Many of my patients are older and some have age-related macular degeneration with bilateral central visual field defects. What type of lens form should I advise them to have?
I’ve seen patients recently with bilateral central visual field defects due to age-related macular degeneration and who have been prescribed flat-top bifocals by their previous eye care specialist. For one patient the top of the bifocal segment was 8 mm below her lower eyelid margin and the segment had a depth of only 5 mm.
When I examine people with bilateral central visual field loss I can see that they struggle to find and look through the bifocal segment because the central visual field loss prevents them from ‘finding’ the bifocal segment. Even when they do find the bifocal the field of view is filled with the central visual field loss and reading is difficult. For those people who benefit from a high reading add (+3.00 and above), I always advise a single-vision reading glass. Less of the field of view is affected by the central visual loss and even though reading can still be difficult it is often better than with the previous bifocal.
I always advise local lighting and this also helps. For those people who need more than a high add to read smaller print, I often advise a hand-held illuminated magnifier as long as they have the strength and steadiness to hold a magnifier for at least 10 minutes so that they can read for a reasonable amount of time with short periods of rest. When a hand magnifier is held at its focal length the light coming out of the lens toward the patient’s eyes is parallel and this means they will need to use glasses with the distance lenses. This is counterintuitive and many patients think they should use reading lenses or the bifocal segment in bifocals with a hand magnifier. Reading is possible with a hand magnifier and reading lenses or a bifocal segment but reading is optimal when a hand magnifier is used with distance glasses. I recommend single vision distance glasses for reading with a hand magnifier and often refer to them as ‘the magnifier glasses’. I explain this to the patient and also any family or carers who accompany them.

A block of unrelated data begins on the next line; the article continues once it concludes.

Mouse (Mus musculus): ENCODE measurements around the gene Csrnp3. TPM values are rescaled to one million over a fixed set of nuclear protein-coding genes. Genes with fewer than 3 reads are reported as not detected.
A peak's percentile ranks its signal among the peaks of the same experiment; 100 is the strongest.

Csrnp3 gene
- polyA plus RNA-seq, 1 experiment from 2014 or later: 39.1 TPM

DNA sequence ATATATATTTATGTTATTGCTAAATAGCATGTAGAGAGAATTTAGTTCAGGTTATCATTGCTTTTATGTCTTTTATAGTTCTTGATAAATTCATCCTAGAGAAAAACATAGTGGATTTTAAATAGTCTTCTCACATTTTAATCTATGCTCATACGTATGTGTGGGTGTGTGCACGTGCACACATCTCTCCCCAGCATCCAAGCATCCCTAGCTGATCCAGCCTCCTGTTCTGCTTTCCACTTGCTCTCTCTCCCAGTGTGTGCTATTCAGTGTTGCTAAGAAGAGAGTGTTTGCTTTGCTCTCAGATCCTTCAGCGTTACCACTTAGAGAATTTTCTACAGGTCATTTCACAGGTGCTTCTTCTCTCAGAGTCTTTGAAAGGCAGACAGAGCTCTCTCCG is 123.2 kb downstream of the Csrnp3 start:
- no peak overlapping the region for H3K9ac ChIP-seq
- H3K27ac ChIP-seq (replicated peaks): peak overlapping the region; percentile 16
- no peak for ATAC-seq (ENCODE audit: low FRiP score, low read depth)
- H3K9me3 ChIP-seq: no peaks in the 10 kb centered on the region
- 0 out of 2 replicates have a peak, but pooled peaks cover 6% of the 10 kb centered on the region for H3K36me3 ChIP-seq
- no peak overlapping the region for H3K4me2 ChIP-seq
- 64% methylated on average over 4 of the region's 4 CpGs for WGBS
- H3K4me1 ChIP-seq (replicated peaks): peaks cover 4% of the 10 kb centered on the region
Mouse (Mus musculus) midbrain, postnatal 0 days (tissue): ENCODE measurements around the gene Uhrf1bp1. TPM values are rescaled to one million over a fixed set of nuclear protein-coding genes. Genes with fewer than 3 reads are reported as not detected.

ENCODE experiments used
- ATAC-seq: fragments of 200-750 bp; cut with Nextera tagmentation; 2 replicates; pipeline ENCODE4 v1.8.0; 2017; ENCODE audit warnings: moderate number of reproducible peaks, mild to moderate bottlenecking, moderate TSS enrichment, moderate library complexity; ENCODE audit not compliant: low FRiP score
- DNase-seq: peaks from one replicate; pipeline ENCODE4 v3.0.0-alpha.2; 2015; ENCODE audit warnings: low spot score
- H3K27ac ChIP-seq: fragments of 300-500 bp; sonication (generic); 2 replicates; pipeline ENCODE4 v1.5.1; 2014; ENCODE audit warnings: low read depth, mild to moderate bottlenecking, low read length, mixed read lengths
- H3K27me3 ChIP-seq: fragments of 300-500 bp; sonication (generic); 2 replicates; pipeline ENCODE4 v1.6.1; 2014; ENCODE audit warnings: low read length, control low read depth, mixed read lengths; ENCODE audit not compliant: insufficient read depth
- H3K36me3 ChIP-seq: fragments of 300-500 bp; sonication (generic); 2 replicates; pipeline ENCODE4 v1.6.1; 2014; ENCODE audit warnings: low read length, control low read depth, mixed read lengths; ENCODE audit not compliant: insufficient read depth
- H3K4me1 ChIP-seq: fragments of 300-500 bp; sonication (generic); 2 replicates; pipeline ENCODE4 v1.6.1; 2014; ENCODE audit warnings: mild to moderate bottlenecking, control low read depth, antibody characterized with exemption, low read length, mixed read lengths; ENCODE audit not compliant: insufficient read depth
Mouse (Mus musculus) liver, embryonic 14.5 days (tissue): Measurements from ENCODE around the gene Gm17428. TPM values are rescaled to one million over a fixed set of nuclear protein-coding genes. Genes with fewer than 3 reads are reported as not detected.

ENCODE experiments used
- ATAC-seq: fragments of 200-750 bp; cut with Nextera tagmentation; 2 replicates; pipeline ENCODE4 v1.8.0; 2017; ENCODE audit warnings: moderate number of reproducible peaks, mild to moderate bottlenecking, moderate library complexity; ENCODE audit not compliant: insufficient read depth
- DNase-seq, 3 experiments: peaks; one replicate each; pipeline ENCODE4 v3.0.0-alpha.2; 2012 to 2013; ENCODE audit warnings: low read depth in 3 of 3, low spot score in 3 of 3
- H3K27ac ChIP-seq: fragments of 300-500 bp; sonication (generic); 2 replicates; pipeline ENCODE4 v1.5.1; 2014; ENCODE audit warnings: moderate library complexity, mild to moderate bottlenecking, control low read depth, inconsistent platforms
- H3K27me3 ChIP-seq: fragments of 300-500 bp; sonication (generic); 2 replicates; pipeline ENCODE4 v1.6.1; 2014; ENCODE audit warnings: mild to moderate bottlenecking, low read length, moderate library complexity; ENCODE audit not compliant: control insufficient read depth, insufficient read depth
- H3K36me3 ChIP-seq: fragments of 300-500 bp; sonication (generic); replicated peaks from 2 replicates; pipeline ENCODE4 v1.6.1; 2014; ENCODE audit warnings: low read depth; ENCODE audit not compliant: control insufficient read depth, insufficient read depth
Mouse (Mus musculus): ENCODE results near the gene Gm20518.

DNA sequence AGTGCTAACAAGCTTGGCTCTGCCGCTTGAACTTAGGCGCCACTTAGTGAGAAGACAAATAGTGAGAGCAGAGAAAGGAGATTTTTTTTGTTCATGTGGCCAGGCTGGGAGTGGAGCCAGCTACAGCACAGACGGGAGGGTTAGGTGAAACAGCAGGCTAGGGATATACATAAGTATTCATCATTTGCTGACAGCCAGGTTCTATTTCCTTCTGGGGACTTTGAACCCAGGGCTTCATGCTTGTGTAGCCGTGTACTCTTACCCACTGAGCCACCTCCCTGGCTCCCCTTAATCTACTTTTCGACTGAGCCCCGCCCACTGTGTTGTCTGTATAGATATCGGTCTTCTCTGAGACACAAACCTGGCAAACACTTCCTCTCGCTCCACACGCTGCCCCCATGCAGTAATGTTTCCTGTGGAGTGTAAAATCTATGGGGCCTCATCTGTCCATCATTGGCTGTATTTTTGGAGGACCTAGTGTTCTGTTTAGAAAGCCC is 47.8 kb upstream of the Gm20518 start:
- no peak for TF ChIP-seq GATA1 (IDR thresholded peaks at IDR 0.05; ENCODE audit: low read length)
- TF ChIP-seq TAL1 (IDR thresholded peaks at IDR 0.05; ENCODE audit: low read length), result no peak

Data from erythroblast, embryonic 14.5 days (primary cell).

As I have mentioned above, using distance glasses with a hand magnifier held at its focal length creates parallel emergent light and this means that the patient can move their head close to the magnifier without any optical disadvantage and get a good field of view. These points are all simple and easy to achieve but are counterintuitive and unless you know about them you can end up giving your patients poor advice and make it unnecessarily difficult for them to read.